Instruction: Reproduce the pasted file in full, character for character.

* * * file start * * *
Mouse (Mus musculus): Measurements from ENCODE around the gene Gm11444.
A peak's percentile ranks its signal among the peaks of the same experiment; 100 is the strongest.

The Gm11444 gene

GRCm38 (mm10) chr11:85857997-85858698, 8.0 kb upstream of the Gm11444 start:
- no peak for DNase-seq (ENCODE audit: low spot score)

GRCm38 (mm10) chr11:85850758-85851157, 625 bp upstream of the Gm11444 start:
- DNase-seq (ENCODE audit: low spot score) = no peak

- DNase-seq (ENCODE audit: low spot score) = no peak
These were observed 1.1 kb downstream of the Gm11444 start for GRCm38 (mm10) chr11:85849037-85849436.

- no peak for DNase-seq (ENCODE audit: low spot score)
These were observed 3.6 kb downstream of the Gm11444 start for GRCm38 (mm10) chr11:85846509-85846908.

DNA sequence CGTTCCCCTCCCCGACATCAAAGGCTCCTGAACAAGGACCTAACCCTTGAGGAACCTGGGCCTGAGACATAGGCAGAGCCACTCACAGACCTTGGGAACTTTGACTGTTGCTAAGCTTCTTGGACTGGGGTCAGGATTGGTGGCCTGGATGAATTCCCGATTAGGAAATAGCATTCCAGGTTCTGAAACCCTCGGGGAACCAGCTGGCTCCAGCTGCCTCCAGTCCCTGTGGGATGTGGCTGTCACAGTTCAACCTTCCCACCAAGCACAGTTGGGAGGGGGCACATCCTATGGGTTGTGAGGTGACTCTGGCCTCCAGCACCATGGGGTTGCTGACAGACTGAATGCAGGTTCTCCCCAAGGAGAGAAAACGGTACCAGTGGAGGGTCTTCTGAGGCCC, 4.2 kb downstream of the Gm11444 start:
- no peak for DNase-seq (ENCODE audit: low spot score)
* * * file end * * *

Mouse (Mus musculus): Measurements from ENCODE around the gene Gm11444.
A peak's percentile ranks its signal among the peaks of the same experiment; 100 is the strongest.

The Gm11444 gene

GRCm38 (mm10) chr11:85857997-85858698, 8.0 kb upstream of the Gm11444 start:
- no peak for DNase-seq (ENCODE audit: low spot score)

GRCm38 (mm10) chr11:85850758-85851157, 625 bp upstream of the Gm11444 start:
- DNase-seq (ENCODE audit: low spot score) = no peak

- DNase-seq (ENCODE audit: low spot score) = no peak
These were observed 1.1 kb downstream of the Gm11444 start for GRCm38 (mm10) chr11:85849037-85849436.

- no peak for DNase-seq (ENCODE audit: low spot score)
These were observed 3.6 kb downstream of the Gm11444 start for GRCm38 (mm10) chr11:85846509-85846908.

DNA sequence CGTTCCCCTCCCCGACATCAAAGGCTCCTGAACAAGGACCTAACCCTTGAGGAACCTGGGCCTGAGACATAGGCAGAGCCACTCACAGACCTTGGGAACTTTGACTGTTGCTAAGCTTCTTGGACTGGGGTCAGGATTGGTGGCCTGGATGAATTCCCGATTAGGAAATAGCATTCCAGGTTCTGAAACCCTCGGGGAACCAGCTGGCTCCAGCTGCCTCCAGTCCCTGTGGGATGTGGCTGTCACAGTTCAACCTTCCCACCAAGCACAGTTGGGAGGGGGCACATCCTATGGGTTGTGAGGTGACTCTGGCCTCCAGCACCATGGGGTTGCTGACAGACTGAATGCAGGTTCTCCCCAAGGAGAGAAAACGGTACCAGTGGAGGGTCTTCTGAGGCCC, 4.2 kb downstream of the Gm11444 start:
- no peak for DNase-seq (ENCODE audit: low spot score)